I purchased this book for my own use.
I hate not liking Interop. The subject is enticing and the authors are very well-qualified. John Palfrey is a director and Urs Gasser the executive director of the Berkman Center for Internet & Society at Harvard University, among other positions, but their book never moves from the descriptive to the predictive.
I'm sure there's plenty of meat on the bone behind the scenes in the authors' consulting practice, but Interop leaves me unfulfilled. They refer to a theory of interoperability and spend a lot of time describing systems such as UPC symbols and the internet that are obviously complex and must interoperate at many levels to function, but they never go into any meaningful detail on how to implement their theory. To paraphrase Tom Stoppard in Rosencrantz and Guildenstern are Dead, I kept waiting for them to delve.
From an analytical standpoint, I don't believe their concept of interop rises to the level of a theory. I'm not using the term as strictly as one might in the physical sciences, where theories are well-established frameworks that let you make predictions about the physical world and then test those predictions rigorously. Even in the social sciences, though, I would expect a theory to extend beyond description and provide some predictive power. Making predictions regarding complex systems is devilishly hard because of the systems' extreme sensitivity to initial conditions and change, but I wanted their text to give me some new power over those environments. I never got it.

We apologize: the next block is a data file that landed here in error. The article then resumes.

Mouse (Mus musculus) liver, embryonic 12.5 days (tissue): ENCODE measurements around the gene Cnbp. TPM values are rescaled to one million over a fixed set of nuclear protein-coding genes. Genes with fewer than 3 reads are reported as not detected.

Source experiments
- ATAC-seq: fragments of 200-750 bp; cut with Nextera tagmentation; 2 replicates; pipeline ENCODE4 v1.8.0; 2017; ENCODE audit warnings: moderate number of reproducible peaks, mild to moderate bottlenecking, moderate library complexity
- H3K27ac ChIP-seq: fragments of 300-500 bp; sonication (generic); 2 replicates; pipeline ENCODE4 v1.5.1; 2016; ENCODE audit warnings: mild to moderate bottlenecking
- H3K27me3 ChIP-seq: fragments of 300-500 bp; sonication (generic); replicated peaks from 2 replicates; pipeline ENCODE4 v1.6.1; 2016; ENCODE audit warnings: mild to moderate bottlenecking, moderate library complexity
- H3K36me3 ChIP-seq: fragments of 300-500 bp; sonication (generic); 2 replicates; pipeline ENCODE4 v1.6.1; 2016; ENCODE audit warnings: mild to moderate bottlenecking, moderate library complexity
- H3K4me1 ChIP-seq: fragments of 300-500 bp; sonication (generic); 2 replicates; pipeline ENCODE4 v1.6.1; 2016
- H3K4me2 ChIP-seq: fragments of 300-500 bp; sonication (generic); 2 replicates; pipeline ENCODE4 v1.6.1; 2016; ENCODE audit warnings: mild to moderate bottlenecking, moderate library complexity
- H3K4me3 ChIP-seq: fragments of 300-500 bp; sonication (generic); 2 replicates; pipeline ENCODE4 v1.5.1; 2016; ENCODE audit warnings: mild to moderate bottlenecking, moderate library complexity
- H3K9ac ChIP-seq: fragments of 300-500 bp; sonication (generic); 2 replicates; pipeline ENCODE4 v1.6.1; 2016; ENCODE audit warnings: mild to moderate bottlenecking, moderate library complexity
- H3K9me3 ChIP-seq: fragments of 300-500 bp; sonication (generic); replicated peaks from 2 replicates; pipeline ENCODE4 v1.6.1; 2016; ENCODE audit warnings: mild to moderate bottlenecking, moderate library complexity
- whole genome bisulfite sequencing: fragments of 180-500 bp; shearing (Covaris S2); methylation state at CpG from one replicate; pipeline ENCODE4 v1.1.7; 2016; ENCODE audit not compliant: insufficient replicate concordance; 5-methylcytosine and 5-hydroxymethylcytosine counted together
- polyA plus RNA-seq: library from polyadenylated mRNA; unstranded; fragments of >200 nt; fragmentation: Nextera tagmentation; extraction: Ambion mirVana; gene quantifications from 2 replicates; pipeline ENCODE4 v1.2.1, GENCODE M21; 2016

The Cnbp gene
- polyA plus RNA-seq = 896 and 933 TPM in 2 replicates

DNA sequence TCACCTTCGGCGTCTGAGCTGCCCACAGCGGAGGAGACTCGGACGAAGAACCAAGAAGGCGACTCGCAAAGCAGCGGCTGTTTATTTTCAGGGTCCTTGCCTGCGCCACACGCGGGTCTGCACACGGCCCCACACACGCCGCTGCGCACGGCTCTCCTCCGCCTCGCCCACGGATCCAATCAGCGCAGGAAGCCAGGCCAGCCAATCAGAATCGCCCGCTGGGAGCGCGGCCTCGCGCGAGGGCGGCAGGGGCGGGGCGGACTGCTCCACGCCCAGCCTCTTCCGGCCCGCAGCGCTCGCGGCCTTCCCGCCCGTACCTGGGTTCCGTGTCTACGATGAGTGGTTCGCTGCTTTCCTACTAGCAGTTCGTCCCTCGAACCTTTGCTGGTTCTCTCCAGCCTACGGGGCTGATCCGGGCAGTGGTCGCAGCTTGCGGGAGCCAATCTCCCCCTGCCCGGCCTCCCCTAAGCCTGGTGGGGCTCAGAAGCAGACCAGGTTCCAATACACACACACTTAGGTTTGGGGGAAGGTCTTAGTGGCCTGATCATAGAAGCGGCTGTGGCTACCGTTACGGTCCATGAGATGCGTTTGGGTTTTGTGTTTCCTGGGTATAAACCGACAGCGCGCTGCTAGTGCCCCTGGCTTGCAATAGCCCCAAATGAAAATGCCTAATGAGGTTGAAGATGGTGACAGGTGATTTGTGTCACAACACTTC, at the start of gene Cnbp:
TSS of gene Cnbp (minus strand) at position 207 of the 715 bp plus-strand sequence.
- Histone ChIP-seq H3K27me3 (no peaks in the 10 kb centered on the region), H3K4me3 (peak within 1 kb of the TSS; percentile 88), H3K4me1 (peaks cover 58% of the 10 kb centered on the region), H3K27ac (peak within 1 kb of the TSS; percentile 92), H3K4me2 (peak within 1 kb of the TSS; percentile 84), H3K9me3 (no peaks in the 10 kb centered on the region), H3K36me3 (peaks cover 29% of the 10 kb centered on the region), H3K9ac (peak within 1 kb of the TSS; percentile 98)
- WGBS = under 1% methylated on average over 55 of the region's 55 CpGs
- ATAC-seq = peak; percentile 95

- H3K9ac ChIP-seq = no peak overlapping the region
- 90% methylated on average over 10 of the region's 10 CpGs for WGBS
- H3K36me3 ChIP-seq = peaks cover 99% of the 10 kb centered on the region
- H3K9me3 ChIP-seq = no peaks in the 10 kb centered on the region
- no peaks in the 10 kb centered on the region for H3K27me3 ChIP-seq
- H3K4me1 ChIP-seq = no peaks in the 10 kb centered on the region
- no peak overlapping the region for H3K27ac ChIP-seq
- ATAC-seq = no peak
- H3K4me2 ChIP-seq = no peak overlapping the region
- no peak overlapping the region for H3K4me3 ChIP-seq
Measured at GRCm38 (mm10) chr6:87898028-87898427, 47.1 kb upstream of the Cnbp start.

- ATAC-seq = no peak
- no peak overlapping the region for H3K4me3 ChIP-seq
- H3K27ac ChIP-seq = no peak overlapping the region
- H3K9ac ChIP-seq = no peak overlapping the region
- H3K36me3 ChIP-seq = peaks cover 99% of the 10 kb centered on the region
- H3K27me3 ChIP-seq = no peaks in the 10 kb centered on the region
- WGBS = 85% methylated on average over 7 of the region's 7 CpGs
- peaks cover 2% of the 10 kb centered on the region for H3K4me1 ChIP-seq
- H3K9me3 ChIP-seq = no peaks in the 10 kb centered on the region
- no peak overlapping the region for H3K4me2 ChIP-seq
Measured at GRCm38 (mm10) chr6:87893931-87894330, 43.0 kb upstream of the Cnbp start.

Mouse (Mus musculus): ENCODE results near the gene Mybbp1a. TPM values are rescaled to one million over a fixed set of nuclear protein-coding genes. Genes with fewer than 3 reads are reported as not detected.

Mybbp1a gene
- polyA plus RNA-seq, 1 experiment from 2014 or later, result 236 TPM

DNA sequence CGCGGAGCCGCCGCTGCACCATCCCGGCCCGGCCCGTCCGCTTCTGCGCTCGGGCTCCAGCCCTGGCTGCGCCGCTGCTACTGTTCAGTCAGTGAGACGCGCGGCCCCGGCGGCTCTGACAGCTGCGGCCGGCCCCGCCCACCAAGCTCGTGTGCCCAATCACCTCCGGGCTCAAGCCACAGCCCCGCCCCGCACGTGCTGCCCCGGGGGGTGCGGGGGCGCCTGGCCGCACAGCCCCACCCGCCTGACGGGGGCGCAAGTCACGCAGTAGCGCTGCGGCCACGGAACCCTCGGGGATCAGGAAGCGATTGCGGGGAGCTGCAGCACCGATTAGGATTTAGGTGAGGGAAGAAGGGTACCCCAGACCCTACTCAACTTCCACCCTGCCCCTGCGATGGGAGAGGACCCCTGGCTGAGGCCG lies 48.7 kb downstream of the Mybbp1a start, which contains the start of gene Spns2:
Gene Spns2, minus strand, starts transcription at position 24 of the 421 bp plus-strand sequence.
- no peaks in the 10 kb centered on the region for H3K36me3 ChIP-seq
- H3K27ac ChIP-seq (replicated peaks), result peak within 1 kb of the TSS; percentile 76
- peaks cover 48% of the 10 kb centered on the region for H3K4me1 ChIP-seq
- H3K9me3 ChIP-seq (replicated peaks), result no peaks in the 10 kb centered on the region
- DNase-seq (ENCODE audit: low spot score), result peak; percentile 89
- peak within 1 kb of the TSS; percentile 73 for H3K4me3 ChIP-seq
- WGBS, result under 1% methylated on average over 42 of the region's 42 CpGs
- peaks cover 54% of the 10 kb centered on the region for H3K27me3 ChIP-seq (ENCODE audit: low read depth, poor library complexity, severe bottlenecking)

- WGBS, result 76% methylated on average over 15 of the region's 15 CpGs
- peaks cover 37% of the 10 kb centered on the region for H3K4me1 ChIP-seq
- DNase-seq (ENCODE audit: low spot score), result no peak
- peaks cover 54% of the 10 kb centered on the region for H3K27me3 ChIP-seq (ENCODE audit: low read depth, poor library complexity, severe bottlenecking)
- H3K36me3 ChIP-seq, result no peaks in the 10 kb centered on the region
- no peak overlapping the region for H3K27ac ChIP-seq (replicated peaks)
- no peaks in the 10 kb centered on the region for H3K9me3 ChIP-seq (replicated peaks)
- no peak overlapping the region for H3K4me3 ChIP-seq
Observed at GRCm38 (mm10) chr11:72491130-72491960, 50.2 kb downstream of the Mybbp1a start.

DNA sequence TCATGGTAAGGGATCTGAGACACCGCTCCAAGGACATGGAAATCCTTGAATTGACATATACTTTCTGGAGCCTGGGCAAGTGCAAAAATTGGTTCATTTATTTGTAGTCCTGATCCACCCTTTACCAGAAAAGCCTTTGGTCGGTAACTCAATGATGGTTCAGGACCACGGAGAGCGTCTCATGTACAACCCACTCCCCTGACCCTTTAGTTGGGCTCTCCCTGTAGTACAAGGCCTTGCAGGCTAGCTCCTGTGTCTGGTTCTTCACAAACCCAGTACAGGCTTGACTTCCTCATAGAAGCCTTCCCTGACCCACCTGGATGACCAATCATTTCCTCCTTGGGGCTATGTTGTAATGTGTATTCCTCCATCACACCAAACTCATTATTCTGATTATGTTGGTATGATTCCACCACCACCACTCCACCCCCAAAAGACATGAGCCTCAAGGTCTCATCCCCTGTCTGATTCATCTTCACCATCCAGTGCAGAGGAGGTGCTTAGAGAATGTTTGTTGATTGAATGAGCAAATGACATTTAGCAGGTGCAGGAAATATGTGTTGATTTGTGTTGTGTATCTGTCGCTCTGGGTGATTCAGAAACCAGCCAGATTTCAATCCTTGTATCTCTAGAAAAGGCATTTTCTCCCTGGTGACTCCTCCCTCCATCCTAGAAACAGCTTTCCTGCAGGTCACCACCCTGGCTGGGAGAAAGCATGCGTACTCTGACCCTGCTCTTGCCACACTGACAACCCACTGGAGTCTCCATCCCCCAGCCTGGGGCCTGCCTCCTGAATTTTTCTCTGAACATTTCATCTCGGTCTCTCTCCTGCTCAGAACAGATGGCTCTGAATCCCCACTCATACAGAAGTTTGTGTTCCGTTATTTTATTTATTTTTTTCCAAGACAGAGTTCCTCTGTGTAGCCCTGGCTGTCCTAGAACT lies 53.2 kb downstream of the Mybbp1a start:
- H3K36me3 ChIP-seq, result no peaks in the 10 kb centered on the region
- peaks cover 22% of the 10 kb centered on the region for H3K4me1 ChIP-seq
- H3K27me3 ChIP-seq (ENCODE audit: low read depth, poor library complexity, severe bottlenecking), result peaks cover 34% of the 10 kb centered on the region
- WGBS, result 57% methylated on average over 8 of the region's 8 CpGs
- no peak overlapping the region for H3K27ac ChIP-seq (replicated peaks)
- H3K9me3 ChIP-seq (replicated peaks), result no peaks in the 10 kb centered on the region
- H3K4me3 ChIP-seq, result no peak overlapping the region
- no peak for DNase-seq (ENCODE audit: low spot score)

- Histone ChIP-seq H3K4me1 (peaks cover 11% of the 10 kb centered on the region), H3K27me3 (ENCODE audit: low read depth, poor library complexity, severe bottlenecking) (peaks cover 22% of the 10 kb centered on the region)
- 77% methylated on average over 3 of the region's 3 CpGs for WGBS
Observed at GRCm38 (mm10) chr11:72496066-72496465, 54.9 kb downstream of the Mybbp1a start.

I don't mean to be disdainful of Palfrey and Gasser's work. They are clearly knowledgeable and provide a useful overview of many contemporary technologies, but Interop the book appears to be nothing more than a survey of the technological, legal, and social landscape as of the June 2012 publication date. Even the case studies, available for free on the Berkman Center's website, do little more than describe how bar codes, medical records, and the smart grid are interop-related systems. I'm concerned that the lessons for consultants and planners are only there if you already know what the authors want to teach you.
Curtis Frye is the editor of Technology and Society Book Reviews. He is the author of more than 30 books, including Improspectives, his look at applying the principles of improv comedy to business and life. His list includes more than 20 books for Microsoft Press and O'Reilly Media; he has also created over a dozen online training courses for lynda.com. In addition to his writing, Curt is a keynote speaker and entertainer. You can find more information about him at www.curtisfrye.com.